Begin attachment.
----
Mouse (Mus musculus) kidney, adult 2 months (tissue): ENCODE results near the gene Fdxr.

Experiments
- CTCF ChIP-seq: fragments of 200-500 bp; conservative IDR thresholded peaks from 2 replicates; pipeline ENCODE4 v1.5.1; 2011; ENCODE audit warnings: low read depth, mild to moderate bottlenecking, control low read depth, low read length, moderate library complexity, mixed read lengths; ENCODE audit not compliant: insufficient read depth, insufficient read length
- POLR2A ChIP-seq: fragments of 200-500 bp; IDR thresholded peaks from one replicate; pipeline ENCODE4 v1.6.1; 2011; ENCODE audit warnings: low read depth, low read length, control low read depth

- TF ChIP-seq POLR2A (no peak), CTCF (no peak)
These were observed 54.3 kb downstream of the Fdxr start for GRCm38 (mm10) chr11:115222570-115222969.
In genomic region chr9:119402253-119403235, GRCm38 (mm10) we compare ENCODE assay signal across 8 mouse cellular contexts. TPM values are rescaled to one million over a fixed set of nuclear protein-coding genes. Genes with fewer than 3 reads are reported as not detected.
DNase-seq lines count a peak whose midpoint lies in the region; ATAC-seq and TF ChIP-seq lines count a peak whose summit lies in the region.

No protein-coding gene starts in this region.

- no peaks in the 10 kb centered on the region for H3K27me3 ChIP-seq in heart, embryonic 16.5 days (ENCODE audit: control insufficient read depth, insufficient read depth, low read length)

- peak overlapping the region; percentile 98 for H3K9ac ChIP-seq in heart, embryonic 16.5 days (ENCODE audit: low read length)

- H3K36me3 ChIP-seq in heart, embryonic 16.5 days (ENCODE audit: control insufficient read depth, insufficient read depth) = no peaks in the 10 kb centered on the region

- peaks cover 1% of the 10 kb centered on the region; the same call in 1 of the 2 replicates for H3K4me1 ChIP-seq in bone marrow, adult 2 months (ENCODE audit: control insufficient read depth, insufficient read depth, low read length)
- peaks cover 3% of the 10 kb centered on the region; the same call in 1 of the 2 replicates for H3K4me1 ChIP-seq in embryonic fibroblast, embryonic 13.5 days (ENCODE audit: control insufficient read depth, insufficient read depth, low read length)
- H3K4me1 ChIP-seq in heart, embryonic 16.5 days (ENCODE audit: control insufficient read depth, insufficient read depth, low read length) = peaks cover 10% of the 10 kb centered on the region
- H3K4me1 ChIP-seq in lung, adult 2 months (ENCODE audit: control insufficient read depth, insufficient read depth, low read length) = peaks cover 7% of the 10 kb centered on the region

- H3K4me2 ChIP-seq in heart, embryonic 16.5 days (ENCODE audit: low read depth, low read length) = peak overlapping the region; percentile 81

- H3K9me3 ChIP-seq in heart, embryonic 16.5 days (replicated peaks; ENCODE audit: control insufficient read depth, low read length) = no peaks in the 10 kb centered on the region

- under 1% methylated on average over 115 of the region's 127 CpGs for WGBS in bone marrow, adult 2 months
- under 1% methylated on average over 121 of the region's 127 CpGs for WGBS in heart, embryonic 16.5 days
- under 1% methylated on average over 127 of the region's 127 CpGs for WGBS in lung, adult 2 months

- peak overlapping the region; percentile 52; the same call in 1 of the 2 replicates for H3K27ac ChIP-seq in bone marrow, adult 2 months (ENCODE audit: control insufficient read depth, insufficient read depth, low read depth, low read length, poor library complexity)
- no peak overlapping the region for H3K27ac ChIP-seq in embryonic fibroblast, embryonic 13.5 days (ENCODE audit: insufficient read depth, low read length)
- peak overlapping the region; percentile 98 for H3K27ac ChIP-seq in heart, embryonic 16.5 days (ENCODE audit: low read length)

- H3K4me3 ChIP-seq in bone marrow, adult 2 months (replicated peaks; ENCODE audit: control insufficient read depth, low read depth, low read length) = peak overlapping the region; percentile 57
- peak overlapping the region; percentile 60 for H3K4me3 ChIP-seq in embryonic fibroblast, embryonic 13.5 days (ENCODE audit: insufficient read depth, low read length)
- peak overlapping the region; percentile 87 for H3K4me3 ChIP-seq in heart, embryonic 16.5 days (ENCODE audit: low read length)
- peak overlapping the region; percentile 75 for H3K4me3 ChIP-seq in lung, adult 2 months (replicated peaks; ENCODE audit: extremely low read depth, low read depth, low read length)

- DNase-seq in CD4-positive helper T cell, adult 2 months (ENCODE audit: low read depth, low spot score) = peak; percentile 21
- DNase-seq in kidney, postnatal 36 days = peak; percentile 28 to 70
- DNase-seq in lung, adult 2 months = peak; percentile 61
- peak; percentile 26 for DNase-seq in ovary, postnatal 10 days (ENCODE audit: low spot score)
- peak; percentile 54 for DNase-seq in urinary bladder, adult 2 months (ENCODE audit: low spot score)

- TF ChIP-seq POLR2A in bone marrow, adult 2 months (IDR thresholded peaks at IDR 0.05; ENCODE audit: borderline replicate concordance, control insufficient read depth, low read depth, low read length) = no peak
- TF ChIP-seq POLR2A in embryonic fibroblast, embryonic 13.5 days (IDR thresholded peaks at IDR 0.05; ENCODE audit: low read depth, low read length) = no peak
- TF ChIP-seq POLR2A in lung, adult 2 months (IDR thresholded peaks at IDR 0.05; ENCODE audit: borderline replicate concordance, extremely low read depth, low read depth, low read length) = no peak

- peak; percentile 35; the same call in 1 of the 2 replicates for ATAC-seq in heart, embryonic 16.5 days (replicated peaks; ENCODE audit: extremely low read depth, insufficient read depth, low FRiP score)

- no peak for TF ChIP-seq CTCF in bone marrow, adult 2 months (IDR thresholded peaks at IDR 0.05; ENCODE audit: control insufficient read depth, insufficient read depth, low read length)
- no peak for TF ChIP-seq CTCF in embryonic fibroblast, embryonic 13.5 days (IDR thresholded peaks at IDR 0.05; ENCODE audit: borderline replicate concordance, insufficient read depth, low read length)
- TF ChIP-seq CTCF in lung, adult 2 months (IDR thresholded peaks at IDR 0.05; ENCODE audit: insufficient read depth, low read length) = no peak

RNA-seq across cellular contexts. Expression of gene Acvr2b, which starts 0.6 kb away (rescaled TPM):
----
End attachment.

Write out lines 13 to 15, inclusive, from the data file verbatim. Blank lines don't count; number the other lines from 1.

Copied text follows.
- peaks cover 1% of the 10 kb centered on the region; the same call in 1 of the 2 replicates for H3K4me1 ChIP-seq in bone marrow, adult 2 months (ENCODE audit: control insufficient read depth, insufficient read depth, low read length)
- peaks cover 3% of the 10 kb centered on the region; the same call in 1 of the 2 replicates for H3K4me1 ChIP-seq in embryonic fibroblast, embryonic 13.5 days (ENCODE audit: control insufficient read depth, insufficient read depth, low read length)
- H3K4me1 ChIP-seq in heart, embryonic 16.5 days (ENCODE audit: control insufficient read depth, insufficient read depth, low read length) = peaks cover 10% of the 10 kb centered on the region